Panetta Accepts Intrepid Freedom Award

By: Donna Miles
May 24, 2012

Defense Secretary Leon E. Panetta accepted the 2012 Intrepid Freedom Award for his outstanding leadership in support of freedom and democracy tonight, praising members of the U.S. military, whose sacrifice, adaptability and innovative spirit he called key to a strong national defense.

Panetta was honored by Mel M. Immergut, vice president of the Intrepid Sea, Air and Space Museum, at the museum’s 21st annual Salute to Freedom Dinner. The defense secretary spoke to about 900 attendees at the dinner via video feed and told them he felt honored to be associated with an organization that does so much for America’s military heroes.

Panetta paid tribute to the Fisher family and the work of the Intrepid Family of Foundations: the Intrepid Fallen Heroes Fund, the Fisher House Foundation and the Intrepid Relief Fund. He said all the foundations “make a crucial difference in the life of our armed forces,” providing critical support to troops, veterans, wounded warriors and families through hardship, need and heartbreak.

In addition, he said the Intrepid Sea, Air and Space Museum provides a “timeless lesson” for its visitors. “Our freedom, our security and our very way of life are made possible only because there have been those among us willing to fight and to die to make it so,” he said.

“Our men and women in uniform embody what makes America strong: the determination to overcome any challenge and the willingness to sacrifice for our children,” he said.

The museum, he said, also offers a reminder of military’s spirit of innovation he said remains key to a strong defense.

“I’m talking about the ability to look around the corner, perceive new challenges and develop ways to leap ahead of potential adversaries or competitors,” Panetta said. It’s not only the ability to fight, he said, “but to be able to anticipate how and where and against whom we need to fight.”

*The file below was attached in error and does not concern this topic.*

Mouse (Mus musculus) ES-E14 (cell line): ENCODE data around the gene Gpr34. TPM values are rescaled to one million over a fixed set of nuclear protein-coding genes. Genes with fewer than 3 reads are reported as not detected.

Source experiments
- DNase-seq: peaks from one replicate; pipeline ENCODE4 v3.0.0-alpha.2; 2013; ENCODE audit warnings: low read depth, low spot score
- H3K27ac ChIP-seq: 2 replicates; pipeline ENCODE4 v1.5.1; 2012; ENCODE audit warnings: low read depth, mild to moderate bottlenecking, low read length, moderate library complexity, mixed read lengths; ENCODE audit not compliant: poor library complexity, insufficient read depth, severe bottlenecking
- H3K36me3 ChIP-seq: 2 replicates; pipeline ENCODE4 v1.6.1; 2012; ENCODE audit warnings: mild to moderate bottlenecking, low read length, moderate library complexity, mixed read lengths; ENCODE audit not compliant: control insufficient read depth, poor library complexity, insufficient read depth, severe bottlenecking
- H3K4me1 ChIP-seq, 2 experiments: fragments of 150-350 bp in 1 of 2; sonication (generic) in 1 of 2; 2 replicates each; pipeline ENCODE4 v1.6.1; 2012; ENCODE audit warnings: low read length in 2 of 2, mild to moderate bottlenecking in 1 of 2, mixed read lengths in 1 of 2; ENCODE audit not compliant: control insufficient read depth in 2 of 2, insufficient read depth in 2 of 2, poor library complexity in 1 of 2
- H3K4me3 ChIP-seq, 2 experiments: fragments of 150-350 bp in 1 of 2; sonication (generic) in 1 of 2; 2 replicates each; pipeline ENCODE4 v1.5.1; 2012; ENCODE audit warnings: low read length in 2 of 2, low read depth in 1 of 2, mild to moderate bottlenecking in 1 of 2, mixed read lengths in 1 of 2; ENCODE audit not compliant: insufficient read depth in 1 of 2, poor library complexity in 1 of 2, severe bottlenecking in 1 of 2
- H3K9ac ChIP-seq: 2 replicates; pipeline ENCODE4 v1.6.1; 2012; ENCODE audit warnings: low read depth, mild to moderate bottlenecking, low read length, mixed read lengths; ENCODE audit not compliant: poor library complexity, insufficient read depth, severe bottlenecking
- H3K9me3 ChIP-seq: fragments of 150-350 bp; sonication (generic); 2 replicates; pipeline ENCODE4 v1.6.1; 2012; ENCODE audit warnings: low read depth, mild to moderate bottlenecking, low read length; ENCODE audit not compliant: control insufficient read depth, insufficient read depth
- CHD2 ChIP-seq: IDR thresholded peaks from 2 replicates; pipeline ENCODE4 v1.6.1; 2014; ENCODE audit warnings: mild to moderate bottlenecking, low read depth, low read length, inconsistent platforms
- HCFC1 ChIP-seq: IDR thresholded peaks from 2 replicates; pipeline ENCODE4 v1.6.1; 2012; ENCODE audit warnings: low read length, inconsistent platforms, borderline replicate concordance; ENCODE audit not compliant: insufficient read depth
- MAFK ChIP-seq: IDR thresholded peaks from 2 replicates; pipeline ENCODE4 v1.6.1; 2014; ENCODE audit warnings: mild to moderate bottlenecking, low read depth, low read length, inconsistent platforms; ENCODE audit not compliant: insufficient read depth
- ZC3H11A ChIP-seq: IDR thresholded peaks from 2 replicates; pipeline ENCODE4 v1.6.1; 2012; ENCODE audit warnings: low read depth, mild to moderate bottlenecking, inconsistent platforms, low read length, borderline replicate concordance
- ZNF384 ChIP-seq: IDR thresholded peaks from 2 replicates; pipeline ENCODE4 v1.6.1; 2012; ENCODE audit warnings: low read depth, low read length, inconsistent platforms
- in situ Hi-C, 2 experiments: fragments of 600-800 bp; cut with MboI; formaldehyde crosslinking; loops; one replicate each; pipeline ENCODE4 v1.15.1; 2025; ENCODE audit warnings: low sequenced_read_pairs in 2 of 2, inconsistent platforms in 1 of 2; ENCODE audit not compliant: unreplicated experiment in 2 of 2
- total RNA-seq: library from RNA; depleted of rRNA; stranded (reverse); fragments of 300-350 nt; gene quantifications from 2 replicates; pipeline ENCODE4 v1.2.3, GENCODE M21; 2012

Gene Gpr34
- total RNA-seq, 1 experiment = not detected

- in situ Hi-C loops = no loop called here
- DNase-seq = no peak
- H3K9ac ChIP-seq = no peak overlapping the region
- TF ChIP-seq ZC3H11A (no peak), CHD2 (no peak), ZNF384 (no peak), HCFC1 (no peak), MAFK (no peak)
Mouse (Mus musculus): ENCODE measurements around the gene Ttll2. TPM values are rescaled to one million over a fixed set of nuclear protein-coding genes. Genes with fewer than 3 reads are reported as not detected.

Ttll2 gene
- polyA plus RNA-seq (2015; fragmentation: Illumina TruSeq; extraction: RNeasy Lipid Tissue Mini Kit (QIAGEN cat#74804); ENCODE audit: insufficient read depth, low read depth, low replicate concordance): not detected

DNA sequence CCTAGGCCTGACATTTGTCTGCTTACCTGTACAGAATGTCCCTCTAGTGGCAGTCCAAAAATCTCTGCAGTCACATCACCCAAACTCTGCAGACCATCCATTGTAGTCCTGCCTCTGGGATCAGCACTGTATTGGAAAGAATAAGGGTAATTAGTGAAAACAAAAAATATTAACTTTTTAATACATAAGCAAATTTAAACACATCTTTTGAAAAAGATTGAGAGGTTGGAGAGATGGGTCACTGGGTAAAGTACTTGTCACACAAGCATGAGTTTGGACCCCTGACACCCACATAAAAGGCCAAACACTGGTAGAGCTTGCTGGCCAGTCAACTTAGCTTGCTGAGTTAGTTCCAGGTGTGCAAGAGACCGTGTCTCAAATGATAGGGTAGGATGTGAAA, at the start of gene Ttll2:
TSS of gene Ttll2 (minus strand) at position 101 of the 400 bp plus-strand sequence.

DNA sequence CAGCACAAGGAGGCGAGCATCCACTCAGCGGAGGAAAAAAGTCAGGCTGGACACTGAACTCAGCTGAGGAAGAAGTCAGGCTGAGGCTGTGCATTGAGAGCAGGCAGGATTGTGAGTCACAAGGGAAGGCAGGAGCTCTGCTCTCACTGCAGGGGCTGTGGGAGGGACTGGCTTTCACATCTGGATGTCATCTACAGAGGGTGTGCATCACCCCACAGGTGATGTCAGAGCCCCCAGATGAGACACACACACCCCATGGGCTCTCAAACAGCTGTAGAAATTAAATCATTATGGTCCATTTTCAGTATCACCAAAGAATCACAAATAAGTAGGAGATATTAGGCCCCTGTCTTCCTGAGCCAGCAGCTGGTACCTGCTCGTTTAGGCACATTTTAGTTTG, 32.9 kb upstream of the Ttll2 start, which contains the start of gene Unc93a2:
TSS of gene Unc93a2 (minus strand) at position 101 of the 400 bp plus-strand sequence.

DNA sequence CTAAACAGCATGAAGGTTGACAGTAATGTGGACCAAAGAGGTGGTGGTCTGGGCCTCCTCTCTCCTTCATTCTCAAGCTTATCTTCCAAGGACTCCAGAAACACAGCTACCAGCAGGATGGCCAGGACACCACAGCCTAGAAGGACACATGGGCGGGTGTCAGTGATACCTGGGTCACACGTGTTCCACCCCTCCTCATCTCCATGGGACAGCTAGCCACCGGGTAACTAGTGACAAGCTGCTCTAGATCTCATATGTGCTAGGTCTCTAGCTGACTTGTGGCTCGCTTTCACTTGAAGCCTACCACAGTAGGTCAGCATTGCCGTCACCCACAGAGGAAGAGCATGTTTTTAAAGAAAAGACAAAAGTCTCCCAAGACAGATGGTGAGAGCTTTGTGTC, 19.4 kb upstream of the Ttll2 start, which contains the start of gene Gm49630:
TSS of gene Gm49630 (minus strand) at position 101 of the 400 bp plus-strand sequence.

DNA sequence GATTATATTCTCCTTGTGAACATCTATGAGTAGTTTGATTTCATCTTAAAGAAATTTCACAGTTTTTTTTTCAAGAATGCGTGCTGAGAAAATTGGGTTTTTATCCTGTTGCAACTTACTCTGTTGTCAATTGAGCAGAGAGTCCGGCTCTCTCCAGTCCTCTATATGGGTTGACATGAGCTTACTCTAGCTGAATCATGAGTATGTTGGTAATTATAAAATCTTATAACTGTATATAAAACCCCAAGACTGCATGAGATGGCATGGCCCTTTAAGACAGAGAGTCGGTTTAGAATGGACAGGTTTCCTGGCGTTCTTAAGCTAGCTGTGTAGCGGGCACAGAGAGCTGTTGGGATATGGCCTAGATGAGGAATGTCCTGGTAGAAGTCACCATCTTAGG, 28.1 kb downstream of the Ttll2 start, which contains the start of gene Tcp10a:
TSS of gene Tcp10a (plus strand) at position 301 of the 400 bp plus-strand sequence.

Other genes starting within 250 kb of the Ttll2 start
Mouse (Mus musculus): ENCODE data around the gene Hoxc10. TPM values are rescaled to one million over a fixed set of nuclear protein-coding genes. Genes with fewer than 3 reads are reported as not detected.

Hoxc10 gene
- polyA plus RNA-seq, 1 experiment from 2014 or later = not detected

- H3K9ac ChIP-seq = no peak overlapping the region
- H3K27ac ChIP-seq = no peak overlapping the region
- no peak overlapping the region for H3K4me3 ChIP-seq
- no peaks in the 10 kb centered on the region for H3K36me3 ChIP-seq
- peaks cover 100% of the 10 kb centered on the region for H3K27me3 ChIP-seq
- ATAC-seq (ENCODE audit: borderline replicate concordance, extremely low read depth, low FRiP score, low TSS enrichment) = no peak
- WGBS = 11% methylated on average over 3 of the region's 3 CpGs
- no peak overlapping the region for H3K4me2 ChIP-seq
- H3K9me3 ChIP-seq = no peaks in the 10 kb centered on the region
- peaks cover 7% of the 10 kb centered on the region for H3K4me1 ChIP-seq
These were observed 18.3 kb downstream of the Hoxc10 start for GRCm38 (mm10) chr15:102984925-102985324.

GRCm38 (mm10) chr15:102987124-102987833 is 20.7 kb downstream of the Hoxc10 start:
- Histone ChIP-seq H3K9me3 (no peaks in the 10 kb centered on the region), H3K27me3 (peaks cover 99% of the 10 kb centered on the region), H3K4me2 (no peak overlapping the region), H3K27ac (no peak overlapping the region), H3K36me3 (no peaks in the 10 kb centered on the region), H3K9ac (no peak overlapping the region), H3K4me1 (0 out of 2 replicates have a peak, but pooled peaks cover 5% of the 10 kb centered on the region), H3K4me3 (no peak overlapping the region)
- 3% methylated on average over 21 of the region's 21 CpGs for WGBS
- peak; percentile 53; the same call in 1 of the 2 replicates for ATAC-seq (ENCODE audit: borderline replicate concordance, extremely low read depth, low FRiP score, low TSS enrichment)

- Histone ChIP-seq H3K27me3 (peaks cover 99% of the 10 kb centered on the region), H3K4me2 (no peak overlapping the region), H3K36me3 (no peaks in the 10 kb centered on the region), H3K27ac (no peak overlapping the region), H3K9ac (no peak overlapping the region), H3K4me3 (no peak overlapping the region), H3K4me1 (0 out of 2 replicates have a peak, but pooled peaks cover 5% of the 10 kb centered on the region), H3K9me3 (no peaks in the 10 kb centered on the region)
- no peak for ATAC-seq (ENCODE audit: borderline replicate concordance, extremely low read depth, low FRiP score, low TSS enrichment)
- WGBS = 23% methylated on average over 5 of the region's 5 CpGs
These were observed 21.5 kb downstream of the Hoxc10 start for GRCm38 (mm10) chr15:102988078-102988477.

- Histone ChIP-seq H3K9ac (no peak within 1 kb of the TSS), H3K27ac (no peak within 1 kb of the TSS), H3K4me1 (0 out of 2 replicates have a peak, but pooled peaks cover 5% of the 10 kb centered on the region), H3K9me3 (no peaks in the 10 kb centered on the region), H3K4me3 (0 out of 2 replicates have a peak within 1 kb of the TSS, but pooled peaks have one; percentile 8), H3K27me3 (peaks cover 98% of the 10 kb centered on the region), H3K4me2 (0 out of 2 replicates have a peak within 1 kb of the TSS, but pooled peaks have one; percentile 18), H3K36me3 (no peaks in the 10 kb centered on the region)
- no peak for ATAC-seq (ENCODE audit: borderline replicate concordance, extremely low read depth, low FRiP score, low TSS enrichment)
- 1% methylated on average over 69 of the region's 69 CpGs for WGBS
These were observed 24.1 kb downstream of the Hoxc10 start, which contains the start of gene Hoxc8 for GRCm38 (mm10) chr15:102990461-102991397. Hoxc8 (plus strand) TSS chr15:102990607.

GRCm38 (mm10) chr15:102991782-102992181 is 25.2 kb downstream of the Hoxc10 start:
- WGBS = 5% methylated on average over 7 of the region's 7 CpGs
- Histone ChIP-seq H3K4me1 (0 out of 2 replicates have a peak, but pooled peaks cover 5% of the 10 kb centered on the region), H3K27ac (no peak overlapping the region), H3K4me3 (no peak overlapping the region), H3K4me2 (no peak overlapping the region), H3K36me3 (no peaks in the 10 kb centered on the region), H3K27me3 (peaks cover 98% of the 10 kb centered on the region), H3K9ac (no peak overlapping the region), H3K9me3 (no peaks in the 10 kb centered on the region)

Innovation isn’t a new concept for the military, Panetta said, noting some of the far-reaching achievements it has generated: the jet engine, space travel, the Internet and now remotely piloted and automated vehicles.

He recognized the history of USS Intrepid as a story of innovation in the face of crisis and adversity. With its keel laid just one week before the attack on Pearl Harbor, Intrepid went on to play a decisive role in defeating the Japanese navy and security victory in the Pacific.

Fighting a different kind of war against a different kind of adversary for more than 10 years, the U.S. military has stayed true to this tradition, he said.

“Just as with World War II, we have made very clear that nobody attacks America and gets away with it,” Panetta said, drawing applause from the audience. “What we have done to [Osama] bin Laden and al-Qaida’s leadership sends a message that we will do whatever we have to do to protect our country.”

It’s been a decade of great challenge, the secretary conceded, but one in which military members continued to innovate and adapt to the challenges they faced.

“Across the services, our men and women have become vastly more networked, more capable and more effective at operating on the 21st Century battlefield,” he said. “This next greatest generation of heroes has exemplified the spirit of innovation and spirit of leadership that runs through the United States military.”

Panetta called on leaders in business and government to find ways to support service members and their families as they serve and after they separate from the military.

“These men and women who have fought and bled for us over the last 10 years want to find ways to lead and to contribute to a better future for themselves and for their children,” he said.

“These are men and women who have been tested by war, who have demonstrated the greatest qualities of leadership, of sacrifice and of innovation,” the secretary said. “In them I see the very best that America has to offer, and I see a hope for a better future.”

Also honored at last night’s Salute to Freedom dinner were Congresswoman Gabrielle Giffords, who received the 2012 Salute to Woman Award, and JPMorgan Chase and Co. Chairman and CEO Jamie Dimon, who received the 2012 Intrepid Salute Award.

Country music star Trace Adkins sang the National Anthem and other patriotic songs.